Date of Award

Winter 2009

Document Type

Dissertation

Degree Name

Doctor of Philosophy (PhD)

Department

STEM and Professional Studies

Program/Concentration

Occupational and Technical Studies

Committee Director

Philip A. Reed

Committee Member

William C. Bridges

Committee Member

John Ritz

Abstract

This study compared high school student's perceptions of technology and technological literacy to those perceptions of the general public. Additionally, individual student groups were compared statistically to determine significant differences between the groups. The ITEA/Gallup Poll instrument was used to survey high school student's perceptions of technology in the study. The instrument has been used twice (2001, 2004) in the United States and once (2005) in Hong Kong to survey adult's perceptions of technology. The student population in question consisted of three subgroups: students enrolled in a standards-based technology education courses, students enrolled in a Project Lead the Way® (PLTW®) Principles of Engineering pre-engineering course, and students enrolled in a general education course (language arts, mathematics, or science). In addition, each student group's perceptions of technology were compared to one another to determine differences within each group.

A convenience sample (n=10) was drawn from the entire population of North Carolina's Fundamentals of Technology course teachers (N=125) and a sample (n=9) was drawn from the entire population of North Carolina's PLTW® (N=35) programs. Additionally, a convenience sample consistent with the number of Fundamentals of Technology courses and PLTW® courses was drawn for the study to serve in a reference group capacity. Since the entire population of North Carolina's PLTW® programs was (N=35), only nine schools from each of the three groups were mailed the survey packet. Randomly selected teachers were mailed a cover letter explaining the study to the teachers, parent consent form, student participation form, a reference copy of the survey including specific demographic information, and the ITEA/Gallup Poll (2001/2004). Data collected were compared using chi-square analysis to answer the research questions.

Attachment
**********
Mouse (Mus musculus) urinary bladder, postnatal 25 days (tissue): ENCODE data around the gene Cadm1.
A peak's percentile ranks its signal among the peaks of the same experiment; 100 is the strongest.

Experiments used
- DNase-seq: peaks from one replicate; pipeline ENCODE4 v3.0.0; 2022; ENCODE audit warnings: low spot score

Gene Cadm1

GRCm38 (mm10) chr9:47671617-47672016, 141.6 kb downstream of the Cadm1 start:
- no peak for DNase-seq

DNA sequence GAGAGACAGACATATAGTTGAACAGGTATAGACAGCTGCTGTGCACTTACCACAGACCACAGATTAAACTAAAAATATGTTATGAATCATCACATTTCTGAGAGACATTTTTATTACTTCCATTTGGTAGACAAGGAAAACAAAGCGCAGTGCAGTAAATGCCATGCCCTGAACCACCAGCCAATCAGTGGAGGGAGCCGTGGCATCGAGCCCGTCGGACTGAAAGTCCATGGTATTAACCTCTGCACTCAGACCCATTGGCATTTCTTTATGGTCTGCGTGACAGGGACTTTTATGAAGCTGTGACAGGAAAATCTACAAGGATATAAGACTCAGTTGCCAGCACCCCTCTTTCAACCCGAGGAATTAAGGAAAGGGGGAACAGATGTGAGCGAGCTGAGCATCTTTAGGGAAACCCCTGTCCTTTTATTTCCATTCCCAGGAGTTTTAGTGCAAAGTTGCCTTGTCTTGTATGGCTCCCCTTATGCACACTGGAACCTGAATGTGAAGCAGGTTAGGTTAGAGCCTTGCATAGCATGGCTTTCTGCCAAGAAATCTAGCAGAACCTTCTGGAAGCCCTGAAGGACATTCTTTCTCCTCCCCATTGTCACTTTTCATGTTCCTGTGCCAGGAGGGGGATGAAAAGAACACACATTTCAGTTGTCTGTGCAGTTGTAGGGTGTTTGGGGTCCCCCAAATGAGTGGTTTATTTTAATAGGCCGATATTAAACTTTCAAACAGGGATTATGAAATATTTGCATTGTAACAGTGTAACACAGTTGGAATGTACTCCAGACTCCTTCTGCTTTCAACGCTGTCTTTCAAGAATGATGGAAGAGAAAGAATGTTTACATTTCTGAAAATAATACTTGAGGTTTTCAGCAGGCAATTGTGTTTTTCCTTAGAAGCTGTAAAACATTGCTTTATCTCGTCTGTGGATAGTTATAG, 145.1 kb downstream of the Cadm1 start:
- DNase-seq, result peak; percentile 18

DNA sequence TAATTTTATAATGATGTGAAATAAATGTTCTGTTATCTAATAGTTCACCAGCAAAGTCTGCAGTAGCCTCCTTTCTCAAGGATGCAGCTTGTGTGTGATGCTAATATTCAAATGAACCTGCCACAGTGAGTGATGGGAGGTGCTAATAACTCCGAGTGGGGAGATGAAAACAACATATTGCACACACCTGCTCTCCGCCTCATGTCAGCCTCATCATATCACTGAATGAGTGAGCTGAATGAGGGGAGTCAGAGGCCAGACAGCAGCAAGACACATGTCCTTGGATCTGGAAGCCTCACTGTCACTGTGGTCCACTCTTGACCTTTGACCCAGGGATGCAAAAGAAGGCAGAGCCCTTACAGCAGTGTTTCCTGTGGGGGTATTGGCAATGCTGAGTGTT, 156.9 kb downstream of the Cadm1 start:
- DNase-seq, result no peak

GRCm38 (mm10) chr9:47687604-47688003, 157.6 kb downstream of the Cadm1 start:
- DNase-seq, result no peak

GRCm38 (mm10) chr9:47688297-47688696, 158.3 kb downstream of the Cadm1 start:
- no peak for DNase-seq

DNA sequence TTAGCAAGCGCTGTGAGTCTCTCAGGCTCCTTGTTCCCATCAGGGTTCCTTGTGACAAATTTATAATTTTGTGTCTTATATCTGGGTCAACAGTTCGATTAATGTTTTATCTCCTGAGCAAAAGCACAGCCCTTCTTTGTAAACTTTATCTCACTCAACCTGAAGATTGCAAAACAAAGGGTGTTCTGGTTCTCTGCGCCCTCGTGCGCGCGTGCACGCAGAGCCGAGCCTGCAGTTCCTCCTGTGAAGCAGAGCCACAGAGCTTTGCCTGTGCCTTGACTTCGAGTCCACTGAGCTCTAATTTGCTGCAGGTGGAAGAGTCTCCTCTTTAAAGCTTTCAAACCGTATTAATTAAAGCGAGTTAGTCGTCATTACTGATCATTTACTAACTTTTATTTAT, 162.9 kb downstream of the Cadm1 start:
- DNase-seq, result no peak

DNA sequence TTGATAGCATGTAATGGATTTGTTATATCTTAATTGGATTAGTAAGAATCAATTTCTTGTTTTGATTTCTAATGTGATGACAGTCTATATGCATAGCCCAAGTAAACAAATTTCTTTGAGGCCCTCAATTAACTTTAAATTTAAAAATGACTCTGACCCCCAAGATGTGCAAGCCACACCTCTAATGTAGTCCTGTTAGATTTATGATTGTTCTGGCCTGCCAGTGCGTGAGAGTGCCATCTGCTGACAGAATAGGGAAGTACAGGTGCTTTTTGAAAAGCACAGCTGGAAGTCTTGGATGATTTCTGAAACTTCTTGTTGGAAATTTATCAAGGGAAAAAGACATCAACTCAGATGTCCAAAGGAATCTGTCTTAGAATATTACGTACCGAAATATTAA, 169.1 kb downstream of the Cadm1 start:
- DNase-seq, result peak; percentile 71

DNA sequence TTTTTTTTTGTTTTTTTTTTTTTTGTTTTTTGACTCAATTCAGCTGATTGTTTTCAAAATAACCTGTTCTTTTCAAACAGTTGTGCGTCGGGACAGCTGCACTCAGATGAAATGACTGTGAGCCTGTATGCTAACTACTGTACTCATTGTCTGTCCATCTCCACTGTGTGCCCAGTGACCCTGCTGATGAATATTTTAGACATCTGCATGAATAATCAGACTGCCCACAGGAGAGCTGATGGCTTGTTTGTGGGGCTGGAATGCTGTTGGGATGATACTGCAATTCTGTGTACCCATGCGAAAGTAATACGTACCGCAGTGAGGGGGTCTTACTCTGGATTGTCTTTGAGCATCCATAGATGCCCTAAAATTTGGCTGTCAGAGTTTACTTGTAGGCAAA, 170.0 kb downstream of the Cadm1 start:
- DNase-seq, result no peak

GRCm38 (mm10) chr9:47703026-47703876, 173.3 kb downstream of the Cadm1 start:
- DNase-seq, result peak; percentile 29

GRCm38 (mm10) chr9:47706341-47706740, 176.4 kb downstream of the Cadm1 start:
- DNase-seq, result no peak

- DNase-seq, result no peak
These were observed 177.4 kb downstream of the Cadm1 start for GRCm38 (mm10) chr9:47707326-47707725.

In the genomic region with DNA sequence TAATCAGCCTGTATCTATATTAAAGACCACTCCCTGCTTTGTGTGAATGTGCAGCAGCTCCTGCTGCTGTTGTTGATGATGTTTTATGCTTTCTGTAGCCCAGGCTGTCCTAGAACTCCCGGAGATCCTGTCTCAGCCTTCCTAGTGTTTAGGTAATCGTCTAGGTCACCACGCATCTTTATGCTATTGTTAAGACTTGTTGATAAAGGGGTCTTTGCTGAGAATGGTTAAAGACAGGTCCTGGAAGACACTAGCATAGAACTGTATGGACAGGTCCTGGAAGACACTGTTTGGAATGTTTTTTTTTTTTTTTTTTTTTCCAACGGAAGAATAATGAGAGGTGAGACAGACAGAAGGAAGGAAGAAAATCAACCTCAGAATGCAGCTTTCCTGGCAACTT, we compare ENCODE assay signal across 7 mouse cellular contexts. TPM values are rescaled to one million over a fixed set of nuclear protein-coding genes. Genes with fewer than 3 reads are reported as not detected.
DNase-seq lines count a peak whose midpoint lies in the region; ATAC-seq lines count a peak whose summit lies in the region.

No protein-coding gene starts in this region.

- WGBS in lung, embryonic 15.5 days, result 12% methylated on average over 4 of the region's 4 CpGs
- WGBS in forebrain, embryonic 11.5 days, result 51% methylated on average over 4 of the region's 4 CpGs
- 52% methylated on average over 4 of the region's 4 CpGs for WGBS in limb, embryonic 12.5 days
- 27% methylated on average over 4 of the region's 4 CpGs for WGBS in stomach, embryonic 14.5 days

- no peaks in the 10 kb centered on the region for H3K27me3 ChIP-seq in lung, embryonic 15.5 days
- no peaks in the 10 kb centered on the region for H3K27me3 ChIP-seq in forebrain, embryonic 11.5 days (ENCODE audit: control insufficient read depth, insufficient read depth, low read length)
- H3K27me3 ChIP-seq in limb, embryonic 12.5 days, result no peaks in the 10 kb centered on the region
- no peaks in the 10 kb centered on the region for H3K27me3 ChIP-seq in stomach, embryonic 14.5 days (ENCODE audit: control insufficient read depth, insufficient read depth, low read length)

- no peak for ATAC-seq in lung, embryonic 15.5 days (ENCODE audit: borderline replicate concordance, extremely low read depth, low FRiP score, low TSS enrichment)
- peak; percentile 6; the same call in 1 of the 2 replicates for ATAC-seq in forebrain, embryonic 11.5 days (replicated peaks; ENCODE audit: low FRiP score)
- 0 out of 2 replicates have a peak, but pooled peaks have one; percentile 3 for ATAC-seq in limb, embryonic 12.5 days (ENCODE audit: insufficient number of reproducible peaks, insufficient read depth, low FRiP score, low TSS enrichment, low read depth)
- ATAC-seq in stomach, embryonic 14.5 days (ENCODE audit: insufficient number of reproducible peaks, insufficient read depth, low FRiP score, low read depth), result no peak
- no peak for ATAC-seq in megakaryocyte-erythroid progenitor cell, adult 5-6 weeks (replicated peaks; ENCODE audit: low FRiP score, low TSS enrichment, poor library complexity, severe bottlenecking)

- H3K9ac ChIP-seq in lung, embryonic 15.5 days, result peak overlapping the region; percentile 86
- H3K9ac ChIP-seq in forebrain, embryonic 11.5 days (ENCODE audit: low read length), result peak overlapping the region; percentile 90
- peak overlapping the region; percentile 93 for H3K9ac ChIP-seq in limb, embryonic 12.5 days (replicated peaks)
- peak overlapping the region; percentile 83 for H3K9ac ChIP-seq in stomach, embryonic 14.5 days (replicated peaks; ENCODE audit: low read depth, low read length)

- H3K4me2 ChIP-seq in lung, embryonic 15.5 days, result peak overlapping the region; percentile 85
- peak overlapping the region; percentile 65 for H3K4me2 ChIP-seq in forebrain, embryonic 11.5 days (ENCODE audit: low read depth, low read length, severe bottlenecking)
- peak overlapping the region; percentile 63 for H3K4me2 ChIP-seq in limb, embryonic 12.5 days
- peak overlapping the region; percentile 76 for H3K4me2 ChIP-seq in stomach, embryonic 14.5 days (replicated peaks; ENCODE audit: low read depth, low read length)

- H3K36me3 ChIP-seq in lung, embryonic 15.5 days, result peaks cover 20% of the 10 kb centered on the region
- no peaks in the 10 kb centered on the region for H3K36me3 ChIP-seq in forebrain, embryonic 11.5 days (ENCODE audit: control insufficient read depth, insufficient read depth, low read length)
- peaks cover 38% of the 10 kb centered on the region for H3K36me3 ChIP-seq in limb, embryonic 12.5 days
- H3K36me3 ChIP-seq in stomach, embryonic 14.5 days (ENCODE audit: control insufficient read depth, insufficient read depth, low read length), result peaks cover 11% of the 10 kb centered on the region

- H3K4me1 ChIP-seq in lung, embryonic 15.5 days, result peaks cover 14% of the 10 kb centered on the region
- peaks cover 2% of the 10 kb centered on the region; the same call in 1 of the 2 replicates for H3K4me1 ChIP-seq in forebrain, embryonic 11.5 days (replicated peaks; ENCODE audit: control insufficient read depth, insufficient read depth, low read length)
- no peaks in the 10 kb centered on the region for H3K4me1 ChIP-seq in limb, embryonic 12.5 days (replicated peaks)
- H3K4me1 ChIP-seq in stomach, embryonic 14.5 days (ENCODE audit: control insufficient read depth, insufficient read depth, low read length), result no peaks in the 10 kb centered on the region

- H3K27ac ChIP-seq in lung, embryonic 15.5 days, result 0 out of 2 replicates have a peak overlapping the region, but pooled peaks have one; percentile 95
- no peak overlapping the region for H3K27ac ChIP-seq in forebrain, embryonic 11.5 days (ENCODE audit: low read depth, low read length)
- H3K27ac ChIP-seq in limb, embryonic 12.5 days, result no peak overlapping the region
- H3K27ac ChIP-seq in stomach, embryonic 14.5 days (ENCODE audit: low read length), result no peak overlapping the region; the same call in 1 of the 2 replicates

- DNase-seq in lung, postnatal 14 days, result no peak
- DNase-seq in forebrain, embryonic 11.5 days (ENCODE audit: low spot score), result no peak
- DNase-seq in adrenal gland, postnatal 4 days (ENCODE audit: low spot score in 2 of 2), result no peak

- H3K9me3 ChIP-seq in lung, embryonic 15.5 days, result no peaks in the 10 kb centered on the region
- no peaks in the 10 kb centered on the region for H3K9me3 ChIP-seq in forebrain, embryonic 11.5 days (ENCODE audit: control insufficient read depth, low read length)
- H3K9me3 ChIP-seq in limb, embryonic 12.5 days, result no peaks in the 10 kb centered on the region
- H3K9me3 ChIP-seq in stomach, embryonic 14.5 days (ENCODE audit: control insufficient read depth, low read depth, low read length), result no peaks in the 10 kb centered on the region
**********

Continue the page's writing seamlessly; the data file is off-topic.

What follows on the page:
Of the 29 packets mailed out to teachers of all three different groups, 15 packets were returned for a response rate of 51.7%. A total of 151 students were surveyed, 58 of which were enrolled in technology education classes, 23 in PLTW® classes, and 70 enrolled in general education classes. All instruments were deemed usable for the study.

Thirteen of the 66 items in the ITEA/Gallup Poll (2001/2004) showed a significant difference between students that complete a Project Lead the Way® pre-engineering course, students who complete the Fundamentals of Technology standards-based technology education course, and students who are only enrolled in general education courses. Of those 13 items showing a significant difference between all three groups, 7 of the 13 items showed a significant difference between technology education and PLTW® respondents, 6 of the 13 items showed a significant difference between PLTW® and general education respondents, and 8 of the 13 items showed a significant difference between technology education and general education group respondents.

DOI

10.25777/rebd-m438

ISBN

9781109705973

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